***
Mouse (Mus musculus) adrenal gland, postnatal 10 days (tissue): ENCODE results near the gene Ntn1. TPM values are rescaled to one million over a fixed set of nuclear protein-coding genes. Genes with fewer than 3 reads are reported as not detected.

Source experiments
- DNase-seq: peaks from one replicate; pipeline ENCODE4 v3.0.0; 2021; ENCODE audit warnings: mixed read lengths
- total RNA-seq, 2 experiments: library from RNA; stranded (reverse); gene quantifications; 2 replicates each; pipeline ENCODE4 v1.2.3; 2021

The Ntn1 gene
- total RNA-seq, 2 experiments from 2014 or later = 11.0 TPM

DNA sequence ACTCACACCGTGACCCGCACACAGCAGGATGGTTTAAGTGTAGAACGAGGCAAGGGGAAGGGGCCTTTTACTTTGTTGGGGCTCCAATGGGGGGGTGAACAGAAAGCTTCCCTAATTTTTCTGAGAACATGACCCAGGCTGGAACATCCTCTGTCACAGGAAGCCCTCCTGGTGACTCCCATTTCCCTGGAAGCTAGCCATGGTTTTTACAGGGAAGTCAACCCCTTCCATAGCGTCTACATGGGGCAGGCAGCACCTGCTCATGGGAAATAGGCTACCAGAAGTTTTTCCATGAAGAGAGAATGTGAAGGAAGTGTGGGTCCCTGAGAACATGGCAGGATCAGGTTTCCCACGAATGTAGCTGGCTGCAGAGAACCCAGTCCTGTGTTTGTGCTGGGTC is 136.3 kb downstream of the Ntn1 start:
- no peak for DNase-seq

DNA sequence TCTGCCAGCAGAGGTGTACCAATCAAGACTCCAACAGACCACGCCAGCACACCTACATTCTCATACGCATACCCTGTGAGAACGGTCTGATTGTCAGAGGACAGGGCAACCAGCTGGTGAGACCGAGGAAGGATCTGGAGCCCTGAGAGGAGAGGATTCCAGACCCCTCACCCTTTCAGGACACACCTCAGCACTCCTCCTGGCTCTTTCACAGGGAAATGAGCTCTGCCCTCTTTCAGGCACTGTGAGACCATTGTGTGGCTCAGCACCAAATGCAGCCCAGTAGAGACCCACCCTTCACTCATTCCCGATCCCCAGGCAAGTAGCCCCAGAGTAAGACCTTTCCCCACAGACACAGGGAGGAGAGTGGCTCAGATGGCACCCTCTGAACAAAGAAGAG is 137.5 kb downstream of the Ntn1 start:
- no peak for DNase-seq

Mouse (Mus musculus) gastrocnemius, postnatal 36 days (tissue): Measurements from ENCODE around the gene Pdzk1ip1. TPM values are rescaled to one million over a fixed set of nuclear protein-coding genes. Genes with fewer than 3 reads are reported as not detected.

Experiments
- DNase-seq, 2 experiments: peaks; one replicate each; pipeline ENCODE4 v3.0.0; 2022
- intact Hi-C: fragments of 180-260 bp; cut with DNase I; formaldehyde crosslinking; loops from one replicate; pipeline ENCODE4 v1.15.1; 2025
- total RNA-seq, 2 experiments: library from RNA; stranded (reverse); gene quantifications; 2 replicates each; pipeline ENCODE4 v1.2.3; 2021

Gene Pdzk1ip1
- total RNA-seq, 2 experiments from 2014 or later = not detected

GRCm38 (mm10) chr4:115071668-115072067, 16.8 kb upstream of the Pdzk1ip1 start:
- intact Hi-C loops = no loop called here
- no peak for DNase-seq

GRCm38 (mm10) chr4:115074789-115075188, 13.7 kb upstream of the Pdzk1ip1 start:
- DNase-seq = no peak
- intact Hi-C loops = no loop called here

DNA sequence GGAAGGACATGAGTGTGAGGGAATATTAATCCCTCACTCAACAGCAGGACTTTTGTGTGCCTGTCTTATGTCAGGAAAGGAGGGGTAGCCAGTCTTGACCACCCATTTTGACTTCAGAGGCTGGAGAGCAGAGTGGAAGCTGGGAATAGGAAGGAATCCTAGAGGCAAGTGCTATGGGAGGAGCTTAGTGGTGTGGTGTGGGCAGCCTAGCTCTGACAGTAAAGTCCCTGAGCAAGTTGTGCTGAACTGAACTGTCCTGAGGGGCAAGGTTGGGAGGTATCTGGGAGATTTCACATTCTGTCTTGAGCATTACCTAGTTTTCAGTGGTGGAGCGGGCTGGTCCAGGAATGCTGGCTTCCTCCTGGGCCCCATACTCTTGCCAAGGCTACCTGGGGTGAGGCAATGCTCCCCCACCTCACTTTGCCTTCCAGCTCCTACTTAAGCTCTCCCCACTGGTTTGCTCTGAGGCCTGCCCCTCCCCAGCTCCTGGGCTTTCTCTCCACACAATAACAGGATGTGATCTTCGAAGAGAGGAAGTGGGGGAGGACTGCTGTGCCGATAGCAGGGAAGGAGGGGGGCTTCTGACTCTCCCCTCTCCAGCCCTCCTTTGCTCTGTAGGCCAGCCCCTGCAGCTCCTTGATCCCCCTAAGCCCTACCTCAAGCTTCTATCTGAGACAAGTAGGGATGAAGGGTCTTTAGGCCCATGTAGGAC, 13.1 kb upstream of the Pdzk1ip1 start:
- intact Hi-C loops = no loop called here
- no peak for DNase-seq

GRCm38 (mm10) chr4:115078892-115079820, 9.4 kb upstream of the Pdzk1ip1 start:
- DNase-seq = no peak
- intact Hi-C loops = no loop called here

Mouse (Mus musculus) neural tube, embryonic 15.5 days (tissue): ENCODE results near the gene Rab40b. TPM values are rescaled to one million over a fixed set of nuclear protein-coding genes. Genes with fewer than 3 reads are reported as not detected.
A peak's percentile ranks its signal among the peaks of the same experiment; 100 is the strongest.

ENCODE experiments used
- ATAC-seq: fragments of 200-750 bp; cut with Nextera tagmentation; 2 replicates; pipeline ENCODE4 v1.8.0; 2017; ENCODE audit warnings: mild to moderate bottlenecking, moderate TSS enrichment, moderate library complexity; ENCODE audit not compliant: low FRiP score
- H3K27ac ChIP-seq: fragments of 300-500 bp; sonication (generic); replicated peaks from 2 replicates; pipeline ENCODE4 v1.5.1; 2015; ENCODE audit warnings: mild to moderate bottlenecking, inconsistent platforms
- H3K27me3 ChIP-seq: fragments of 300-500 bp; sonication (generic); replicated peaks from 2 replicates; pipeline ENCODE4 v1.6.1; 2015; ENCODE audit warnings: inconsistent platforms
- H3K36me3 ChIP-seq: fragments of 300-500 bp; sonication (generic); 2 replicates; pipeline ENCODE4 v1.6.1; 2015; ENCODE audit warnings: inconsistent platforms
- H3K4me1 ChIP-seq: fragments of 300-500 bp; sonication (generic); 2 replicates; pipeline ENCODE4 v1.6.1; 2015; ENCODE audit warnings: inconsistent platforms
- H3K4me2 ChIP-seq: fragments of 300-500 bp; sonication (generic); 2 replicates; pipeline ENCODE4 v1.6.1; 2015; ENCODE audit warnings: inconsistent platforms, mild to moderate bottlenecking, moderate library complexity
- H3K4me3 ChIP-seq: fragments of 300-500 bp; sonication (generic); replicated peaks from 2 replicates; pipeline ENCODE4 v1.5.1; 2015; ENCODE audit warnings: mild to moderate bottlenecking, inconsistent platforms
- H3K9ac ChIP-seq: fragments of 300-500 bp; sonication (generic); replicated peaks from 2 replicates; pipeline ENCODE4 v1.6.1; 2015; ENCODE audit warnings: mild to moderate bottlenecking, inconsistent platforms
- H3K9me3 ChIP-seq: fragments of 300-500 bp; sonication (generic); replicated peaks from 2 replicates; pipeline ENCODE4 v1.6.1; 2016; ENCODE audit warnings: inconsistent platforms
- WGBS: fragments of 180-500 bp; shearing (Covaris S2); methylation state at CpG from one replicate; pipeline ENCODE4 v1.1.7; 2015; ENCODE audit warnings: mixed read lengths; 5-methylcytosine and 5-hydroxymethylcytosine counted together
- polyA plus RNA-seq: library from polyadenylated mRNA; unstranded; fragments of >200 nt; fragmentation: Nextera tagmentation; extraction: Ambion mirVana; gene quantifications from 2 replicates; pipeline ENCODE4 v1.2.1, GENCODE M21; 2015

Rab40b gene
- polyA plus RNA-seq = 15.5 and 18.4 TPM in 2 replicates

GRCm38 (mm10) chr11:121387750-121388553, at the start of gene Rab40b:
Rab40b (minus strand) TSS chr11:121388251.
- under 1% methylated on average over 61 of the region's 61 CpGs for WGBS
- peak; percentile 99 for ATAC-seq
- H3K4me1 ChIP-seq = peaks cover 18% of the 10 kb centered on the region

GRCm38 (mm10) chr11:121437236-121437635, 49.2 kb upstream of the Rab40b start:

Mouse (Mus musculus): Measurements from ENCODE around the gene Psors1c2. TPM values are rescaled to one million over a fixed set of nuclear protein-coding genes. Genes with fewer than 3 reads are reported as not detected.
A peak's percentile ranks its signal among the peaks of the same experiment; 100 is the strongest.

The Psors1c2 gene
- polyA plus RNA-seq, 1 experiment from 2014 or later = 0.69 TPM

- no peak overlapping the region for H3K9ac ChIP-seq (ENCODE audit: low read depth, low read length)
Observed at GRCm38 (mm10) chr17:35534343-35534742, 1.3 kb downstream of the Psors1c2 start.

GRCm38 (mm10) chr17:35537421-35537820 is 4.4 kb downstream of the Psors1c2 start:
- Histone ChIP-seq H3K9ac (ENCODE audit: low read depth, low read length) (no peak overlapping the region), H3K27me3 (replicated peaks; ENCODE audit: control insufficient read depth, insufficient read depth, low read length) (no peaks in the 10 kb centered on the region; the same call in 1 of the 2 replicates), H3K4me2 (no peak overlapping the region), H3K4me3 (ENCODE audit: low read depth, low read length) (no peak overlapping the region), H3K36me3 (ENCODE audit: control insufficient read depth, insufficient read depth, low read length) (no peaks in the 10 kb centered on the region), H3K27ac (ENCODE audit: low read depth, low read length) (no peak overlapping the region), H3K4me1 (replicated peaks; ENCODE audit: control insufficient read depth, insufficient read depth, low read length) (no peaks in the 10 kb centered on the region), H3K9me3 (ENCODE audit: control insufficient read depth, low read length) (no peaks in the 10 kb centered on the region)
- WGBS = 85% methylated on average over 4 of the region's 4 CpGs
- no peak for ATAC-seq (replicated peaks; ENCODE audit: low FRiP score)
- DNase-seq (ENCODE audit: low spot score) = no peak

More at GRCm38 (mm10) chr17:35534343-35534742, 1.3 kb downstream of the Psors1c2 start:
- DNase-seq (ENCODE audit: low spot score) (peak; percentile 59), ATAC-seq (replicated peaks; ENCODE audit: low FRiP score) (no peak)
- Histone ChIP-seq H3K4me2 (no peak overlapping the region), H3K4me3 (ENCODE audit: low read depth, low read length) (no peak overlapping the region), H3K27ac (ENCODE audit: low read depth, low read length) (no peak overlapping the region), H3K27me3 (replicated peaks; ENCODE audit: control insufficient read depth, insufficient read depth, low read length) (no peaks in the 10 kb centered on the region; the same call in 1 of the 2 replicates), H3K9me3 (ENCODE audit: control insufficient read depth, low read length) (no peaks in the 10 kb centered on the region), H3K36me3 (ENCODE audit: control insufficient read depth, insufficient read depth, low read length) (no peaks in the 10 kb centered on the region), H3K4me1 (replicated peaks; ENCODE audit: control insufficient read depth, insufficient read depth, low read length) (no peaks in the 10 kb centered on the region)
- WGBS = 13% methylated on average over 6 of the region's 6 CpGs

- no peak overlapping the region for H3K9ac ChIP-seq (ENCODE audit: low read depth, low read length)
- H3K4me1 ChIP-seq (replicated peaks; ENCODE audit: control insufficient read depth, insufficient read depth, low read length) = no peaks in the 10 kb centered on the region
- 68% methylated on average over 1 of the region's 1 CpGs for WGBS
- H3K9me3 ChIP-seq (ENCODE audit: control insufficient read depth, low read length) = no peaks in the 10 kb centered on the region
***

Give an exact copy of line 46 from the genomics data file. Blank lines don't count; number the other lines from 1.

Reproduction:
GRCm38 (mm10) chr11:121387750-121388553, at the start of gene Rab40b: